Marmot DriClime Jacket
Price Paid: $78
This is my bicycle commuting jacket, in addition to hiking wear. Breathes pretty well, the Driclime-lined interior is comfortable against bare skin, the shell blocks the wind perfectly, which contributes to the fact that it is plenty warm over a dress shirt on 45 degree, breezy San Francisco mornings or standing atop Twin Peaks in what would otherwise be bone-chilling 20 mph gusts. Haven't had a chance to test its water-repellency yet.
Fits well as a mid- or base layer under a my Oracle or Arcteryx Epsilon AR Jacket. Loose enough fit in the large (I fall right on the line between medium and large sizing guidelines, so I opt for the large) to fit comfortably over a 200 weight fleece for cold, dry temps when not moving. I chose this over the more expensive Marmot Catalyst and the less expensive Marmot Original Windshirt because it has hand pockets, though the chest pocket on all three is ample. I just like pockets.
I would have sacrificed an ounce to have zips on the handpockets, as I tend to drop stuff. The pocket depth is more than adequate that it shouldn't be an issue unless I overstuff though. I wish this one had the more breathable pits of the Original or the breathable side fabric of the Catalyst. Still, an indispensable garment.
Price Paid: $60
If there's one piece of gear that goes with me on every trip, this is it. I've used my DriClime Jacket for hiking, skiing, mountaineering and mountain biking, as well as just casually wearing it around town. For high aerobic activities, this jacket serves as my outer layer, and with a wool baselayer I've used this jacket down the low- to mid-20s. For skiing and mountaineering, this jacket generally gets used as a middle layer.
I personally find that the shell on this jacket wets out pretty easily, so I don't try to use it in wet conditions as an outer layer. But the windproof shell with the lightweight DriClime lining makes this jacket ideal for cooler, windy environments where you don't want a bulky jacket on.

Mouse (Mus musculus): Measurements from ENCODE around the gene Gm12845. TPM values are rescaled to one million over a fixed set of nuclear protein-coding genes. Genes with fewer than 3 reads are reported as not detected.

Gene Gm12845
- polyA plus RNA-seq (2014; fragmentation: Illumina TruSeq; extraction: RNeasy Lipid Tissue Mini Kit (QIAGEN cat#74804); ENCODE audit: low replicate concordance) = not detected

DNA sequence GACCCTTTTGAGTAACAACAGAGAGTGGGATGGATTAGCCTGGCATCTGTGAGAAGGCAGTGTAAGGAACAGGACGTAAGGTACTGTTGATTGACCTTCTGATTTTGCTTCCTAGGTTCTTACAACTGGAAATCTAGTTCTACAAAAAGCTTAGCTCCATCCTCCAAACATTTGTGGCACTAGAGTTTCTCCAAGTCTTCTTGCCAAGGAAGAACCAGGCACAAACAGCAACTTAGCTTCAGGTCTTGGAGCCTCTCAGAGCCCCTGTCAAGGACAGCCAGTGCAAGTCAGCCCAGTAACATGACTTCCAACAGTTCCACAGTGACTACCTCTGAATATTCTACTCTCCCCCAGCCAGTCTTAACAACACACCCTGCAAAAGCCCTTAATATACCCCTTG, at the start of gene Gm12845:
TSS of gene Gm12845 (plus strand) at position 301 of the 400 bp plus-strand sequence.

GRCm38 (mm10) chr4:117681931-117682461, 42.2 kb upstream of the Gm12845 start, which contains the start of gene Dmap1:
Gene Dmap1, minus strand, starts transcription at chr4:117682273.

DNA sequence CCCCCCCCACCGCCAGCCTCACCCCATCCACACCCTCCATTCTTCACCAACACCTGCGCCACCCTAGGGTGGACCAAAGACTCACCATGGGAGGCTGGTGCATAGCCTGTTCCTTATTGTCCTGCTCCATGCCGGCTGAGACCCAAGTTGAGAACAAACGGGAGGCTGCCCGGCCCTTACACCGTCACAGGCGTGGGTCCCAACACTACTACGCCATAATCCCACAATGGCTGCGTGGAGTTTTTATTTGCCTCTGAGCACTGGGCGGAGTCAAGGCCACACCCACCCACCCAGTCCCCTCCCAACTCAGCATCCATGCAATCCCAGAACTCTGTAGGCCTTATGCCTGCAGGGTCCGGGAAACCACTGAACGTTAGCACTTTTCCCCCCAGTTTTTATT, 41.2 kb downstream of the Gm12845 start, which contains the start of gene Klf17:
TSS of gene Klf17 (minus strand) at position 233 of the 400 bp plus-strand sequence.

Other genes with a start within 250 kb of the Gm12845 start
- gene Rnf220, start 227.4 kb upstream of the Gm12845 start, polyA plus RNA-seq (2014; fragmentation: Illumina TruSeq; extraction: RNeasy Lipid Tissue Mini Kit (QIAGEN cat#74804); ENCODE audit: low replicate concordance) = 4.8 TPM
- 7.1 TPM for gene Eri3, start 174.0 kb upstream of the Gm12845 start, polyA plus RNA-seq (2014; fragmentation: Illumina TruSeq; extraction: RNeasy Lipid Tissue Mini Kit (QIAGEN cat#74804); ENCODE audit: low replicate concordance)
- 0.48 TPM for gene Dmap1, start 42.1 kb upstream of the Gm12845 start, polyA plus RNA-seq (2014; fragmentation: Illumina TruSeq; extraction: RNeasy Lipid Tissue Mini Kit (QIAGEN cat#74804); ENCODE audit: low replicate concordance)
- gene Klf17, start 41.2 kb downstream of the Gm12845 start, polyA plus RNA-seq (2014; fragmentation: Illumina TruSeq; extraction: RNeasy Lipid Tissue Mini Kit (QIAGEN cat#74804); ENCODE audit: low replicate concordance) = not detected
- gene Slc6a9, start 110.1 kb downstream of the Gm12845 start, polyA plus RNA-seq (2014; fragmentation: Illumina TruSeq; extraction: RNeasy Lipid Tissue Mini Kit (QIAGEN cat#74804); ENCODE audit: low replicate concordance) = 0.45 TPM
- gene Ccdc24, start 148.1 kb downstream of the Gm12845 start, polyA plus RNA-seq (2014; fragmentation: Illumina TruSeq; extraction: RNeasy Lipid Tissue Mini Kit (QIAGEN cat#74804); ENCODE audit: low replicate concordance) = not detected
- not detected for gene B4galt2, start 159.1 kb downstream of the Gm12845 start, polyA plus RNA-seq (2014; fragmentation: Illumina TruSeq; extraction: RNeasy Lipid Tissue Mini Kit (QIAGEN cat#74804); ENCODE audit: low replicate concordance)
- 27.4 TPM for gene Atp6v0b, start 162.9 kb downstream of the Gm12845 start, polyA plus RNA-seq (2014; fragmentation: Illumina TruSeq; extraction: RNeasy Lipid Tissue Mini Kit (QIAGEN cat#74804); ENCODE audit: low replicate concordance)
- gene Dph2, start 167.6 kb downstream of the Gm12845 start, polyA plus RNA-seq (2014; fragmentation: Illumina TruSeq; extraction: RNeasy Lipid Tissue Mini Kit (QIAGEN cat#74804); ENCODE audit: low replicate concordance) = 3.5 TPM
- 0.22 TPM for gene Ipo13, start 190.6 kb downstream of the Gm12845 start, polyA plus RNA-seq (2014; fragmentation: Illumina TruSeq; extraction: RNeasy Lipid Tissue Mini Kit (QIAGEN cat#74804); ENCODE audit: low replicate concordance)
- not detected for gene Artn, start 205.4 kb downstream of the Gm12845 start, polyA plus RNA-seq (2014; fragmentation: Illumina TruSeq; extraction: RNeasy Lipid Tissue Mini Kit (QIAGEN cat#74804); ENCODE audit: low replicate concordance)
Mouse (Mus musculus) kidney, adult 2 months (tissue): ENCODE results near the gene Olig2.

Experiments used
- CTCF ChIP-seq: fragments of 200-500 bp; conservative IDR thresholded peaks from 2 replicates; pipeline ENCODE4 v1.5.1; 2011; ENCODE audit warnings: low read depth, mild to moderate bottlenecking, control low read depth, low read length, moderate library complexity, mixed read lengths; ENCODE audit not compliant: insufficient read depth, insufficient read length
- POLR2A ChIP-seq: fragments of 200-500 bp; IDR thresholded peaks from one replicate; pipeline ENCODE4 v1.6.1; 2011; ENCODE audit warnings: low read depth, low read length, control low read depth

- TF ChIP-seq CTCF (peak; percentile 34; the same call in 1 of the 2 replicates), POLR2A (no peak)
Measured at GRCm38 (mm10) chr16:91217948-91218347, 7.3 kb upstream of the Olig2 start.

One combination that I found very effective when hiking and rock scrambling in wind and snow in Ecuador at 16,000 feet was combining this jacket with a Windstopper vest.
I also own the windshirt version of this jacket which is every bit as functional. I happen to like the cut of the jacket better since I don't generally want to tuck this garment into my pants, as the windshirt appears to be designed for.
Price Paid: about 80-90 bucks
First off... this jacket is awesome. I've owned two of them. The 1st was accidentally left behind and the second (my present) serves me well despite a minor flaw (it has a twisted cuff at the wrist) doesn't sound like much I know, but it becomes irritating cuz the cuffs are elastic and cling to your wrists like rubberbands. I'd rather have velcro honestly. Plus when you consider the cost (80+ bucks) you shouldn't end up w/ a defect...
Anyway, on the plus side, I got caught in an unexpected 10 hour hail/rain storm while trekking the Andes in Peru and I stayed bone dry! Despite this not being a "rain shell", it worked great repelling wind AND rain. I was pleasantly surprised and can honestly recommend it as a reliable piece of gear.
Price Paid: $99
I am writing this review because I think this is a great jacket. It is warm and keeps out light rain great.
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